WASHINGTON -- Tesla Inc.'s ardent defense of its Autopilot system is getting heat from safety advocates who question a key data point the company has been citing to plead its case.
Several times since an Autopilot-linked fatality last month, the electric-car maker has claimed the U.S. government found that an early version of Autopilot reduced crash rates by 40 percent. Several safety experts say Tesla is misstating a conclusion reached by its regulator. Others are calling on Tesla and NHTSA to release the underlying data as automated-driving technology comes under greater scrutiny following some high-profile deaths.
Both the company and NHTSA -- the publisher of the report Tesla has invoked -- have resisted releasing the data, which is the subject of an ongoing public-records lawsuit. Tesla, which can constantly collect information on the acceleration, braking and speed of its customers' vehicles, is standing by its statements.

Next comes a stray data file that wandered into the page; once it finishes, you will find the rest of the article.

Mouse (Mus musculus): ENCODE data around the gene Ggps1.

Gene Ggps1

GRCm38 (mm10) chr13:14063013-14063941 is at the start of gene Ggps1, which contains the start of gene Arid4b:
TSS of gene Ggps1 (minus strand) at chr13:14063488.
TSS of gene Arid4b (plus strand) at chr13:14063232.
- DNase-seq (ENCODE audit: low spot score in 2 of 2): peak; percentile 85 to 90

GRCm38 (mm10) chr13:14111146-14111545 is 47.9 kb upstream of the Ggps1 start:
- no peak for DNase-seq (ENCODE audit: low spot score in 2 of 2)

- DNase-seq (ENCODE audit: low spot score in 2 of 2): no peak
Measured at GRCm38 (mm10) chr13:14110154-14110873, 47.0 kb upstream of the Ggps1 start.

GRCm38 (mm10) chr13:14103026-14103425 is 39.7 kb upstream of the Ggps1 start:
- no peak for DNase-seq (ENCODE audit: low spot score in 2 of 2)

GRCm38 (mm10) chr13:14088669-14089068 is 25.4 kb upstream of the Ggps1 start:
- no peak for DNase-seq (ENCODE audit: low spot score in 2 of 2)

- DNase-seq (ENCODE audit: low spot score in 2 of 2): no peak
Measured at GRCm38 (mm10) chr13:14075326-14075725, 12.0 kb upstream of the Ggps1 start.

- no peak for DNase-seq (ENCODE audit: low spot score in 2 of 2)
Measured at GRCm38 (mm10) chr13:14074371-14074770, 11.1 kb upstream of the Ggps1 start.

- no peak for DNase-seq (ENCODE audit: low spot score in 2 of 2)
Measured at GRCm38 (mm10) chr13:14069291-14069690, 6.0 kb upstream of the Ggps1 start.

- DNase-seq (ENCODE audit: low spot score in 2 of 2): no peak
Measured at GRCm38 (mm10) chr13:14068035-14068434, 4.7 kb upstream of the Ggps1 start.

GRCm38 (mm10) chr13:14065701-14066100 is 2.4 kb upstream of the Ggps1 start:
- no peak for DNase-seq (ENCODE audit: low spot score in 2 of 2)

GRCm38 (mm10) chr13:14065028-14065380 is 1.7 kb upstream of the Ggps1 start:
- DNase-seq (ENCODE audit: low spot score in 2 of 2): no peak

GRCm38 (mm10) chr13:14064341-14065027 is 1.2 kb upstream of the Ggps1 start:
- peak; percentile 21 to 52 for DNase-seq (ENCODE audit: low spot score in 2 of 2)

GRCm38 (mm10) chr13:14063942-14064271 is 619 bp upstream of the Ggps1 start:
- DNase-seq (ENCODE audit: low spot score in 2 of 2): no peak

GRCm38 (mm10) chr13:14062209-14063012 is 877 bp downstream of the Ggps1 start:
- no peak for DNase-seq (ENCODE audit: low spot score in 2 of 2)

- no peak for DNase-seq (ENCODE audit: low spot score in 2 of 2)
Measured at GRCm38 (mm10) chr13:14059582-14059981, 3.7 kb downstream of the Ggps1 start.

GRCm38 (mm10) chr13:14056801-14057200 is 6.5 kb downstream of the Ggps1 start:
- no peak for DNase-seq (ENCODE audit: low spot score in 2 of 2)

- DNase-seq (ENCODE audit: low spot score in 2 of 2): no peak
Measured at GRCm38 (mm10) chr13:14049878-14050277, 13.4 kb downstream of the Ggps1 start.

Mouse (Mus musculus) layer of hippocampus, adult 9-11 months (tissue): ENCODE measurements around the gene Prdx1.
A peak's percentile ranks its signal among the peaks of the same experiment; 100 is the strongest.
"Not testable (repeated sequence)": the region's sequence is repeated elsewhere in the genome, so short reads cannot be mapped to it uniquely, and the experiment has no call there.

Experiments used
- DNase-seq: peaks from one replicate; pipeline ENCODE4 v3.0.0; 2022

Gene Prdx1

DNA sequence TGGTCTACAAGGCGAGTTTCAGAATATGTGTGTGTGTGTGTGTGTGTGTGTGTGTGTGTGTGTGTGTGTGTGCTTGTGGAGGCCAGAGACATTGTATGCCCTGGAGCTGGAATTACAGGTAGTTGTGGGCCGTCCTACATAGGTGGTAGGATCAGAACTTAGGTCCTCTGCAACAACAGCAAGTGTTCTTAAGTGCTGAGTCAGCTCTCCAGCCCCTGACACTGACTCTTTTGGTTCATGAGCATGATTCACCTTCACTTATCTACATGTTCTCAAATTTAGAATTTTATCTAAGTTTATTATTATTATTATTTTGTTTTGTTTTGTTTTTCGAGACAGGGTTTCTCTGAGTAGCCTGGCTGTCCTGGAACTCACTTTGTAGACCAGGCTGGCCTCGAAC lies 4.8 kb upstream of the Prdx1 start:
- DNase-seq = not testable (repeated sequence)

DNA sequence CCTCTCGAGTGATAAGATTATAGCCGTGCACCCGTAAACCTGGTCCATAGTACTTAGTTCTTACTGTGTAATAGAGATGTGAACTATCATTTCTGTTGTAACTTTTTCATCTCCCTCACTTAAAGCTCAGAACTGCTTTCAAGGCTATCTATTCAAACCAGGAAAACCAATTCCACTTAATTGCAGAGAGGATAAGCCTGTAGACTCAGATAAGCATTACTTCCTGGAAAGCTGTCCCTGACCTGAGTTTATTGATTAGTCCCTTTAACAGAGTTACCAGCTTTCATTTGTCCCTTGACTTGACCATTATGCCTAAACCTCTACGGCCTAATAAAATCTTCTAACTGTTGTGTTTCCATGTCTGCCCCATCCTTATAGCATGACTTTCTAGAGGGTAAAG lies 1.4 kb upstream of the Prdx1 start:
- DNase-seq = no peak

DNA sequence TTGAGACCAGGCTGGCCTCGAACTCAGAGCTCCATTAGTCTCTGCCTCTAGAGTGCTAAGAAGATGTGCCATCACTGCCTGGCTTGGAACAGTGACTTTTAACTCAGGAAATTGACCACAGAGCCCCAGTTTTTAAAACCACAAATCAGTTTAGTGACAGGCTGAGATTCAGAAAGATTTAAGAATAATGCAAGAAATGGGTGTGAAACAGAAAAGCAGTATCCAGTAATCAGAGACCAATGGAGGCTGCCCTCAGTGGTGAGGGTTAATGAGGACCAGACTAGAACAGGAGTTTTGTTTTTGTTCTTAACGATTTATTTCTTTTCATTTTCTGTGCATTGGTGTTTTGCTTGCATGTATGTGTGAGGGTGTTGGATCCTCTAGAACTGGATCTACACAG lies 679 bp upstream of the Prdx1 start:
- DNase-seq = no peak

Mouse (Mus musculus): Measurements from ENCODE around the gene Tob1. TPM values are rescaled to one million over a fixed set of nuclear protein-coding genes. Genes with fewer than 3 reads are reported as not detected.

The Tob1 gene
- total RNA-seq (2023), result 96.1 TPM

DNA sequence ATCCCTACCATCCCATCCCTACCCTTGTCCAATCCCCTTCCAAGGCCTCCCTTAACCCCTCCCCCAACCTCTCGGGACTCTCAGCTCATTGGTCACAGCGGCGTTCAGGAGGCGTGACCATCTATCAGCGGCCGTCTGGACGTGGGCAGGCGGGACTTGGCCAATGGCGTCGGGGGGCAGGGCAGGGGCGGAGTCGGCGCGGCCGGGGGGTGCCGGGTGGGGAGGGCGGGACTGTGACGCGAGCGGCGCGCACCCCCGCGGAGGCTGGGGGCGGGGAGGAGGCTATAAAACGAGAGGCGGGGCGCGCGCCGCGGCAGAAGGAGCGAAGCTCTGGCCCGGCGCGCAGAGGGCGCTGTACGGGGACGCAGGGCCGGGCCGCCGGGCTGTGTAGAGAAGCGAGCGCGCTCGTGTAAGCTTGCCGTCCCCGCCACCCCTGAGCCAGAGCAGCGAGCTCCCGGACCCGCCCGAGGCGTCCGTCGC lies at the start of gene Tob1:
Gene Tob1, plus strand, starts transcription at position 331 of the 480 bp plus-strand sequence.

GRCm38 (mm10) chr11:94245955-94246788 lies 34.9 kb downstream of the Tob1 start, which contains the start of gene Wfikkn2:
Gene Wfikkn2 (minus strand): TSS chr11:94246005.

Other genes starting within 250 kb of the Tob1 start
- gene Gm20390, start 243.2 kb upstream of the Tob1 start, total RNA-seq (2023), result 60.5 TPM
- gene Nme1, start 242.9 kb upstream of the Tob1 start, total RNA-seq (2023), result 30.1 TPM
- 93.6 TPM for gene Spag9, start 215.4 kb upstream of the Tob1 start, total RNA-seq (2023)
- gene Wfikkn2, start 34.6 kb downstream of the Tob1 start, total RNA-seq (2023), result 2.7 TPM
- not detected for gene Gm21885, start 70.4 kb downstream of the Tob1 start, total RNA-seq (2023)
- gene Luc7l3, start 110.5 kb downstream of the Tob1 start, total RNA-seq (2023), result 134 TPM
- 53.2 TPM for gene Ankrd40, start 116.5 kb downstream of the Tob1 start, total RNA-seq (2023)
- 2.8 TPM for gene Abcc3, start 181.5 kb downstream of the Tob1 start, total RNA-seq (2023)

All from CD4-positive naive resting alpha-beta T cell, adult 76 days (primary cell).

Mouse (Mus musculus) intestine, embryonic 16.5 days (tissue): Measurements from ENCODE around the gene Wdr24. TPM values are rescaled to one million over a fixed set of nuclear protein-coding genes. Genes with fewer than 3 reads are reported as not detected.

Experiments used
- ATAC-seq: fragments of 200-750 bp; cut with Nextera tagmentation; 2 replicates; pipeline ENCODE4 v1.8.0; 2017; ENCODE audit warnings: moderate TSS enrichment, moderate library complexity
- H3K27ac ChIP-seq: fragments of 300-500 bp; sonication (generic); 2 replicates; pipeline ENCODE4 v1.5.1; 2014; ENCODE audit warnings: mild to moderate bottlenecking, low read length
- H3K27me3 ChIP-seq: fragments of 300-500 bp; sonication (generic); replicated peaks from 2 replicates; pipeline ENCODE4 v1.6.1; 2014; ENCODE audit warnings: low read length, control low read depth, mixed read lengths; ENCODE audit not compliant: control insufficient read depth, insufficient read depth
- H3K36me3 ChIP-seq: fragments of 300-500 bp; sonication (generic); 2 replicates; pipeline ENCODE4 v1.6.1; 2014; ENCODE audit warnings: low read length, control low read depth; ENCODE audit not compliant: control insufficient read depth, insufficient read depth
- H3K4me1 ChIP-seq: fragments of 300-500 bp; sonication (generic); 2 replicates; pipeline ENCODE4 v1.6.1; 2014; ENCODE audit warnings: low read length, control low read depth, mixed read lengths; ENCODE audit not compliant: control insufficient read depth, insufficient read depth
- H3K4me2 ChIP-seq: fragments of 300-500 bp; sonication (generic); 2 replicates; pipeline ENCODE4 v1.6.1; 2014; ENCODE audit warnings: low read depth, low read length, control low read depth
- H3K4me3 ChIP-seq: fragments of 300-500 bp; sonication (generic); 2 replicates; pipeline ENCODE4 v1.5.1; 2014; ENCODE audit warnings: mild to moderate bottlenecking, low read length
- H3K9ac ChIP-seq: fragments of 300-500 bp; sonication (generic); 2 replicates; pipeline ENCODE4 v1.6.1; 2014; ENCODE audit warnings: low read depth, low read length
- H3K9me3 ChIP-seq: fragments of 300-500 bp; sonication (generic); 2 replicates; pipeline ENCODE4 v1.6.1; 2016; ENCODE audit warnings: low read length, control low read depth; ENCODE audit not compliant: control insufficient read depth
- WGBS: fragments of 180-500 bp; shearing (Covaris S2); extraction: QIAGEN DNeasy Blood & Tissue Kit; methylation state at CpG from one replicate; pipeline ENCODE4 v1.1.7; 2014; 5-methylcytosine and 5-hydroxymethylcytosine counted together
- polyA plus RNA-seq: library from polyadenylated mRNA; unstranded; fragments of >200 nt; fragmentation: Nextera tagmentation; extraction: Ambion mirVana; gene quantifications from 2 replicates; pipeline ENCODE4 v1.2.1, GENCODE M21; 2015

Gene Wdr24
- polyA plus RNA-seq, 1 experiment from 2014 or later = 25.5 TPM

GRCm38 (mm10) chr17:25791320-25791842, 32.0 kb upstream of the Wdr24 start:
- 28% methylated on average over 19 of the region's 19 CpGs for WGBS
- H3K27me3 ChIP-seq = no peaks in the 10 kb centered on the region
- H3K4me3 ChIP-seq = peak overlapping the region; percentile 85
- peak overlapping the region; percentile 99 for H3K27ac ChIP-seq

"If Tesla's going to keep asserting that, and particularly if they're going to keep crediting NHTSA for it, then I think they need to provide the necessary analysis, caveats and qualifications behind that number," said Bryant Walker Smith, a professor at the University of South Carolina's School of Law, who studies driverless-car regulations. "If that is even close to being true, then that is one of the biggest safety advances since the seat belt."